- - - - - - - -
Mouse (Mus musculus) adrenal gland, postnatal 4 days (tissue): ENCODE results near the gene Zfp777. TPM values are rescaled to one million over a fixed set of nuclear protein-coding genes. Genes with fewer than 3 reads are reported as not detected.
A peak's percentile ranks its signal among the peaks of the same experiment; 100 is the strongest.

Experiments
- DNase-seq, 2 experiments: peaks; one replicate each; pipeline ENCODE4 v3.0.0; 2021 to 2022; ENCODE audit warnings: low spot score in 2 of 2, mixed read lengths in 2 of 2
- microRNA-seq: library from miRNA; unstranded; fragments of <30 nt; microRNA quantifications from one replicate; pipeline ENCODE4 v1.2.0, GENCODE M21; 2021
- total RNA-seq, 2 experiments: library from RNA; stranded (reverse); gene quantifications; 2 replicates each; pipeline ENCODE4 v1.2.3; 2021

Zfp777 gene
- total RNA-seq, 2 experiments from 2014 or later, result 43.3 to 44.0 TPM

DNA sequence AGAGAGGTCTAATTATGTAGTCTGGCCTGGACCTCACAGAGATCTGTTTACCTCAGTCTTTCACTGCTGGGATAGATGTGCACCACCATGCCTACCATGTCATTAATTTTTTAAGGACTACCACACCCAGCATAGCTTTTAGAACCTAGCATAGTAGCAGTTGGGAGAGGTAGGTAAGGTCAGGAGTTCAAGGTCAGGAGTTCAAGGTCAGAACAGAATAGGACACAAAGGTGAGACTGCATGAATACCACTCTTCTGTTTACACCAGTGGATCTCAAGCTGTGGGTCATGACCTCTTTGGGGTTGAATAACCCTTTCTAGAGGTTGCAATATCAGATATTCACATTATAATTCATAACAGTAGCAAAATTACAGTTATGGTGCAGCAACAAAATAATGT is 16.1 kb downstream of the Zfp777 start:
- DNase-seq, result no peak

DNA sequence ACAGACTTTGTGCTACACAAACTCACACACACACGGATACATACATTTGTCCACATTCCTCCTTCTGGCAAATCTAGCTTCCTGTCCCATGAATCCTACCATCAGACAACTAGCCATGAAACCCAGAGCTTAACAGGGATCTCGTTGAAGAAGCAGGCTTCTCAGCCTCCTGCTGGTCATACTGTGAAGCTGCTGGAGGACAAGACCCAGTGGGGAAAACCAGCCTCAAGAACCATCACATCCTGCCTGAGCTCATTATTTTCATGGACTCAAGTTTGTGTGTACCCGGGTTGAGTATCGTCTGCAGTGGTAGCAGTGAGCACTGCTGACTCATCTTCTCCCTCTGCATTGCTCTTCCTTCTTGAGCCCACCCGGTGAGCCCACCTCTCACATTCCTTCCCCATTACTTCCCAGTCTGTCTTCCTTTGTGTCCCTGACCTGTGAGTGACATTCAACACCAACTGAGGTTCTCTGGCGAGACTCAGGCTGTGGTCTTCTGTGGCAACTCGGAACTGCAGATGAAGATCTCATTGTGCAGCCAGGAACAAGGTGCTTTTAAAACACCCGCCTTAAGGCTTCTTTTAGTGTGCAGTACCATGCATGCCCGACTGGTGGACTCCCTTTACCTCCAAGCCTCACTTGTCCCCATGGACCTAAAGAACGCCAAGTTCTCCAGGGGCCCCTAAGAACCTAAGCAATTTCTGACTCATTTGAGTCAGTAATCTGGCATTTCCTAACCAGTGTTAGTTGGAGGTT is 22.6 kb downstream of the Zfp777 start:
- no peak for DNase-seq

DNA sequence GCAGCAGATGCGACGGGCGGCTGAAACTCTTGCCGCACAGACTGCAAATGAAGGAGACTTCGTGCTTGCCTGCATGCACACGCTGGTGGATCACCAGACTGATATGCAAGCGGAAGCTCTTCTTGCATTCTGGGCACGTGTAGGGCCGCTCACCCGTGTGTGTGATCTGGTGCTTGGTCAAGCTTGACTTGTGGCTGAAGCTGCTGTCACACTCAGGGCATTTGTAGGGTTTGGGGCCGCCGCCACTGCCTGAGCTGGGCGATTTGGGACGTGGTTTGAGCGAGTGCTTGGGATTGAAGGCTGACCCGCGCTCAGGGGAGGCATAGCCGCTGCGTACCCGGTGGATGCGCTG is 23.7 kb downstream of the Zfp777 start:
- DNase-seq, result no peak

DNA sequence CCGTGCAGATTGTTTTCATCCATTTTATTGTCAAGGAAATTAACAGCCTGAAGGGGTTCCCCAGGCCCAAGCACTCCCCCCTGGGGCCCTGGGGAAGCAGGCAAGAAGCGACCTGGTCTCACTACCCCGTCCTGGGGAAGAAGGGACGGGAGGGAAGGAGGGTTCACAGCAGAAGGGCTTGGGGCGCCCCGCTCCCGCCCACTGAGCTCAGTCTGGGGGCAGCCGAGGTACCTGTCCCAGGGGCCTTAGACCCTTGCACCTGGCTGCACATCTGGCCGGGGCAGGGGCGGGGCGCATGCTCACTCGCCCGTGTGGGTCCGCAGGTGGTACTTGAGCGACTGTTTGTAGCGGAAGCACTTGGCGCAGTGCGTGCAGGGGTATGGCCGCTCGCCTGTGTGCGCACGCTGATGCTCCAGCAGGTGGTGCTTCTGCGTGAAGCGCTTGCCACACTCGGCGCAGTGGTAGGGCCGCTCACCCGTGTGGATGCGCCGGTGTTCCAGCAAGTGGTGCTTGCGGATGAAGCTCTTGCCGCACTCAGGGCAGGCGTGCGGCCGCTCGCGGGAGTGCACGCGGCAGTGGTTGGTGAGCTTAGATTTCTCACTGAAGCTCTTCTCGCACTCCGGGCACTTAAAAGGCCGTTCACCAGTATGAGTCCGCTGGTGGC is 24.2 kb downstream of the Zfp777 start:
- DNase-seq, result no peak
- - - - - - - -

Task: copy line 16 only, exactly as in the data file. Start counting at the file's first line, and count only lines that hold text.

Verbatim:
- DNase-seq, result no peak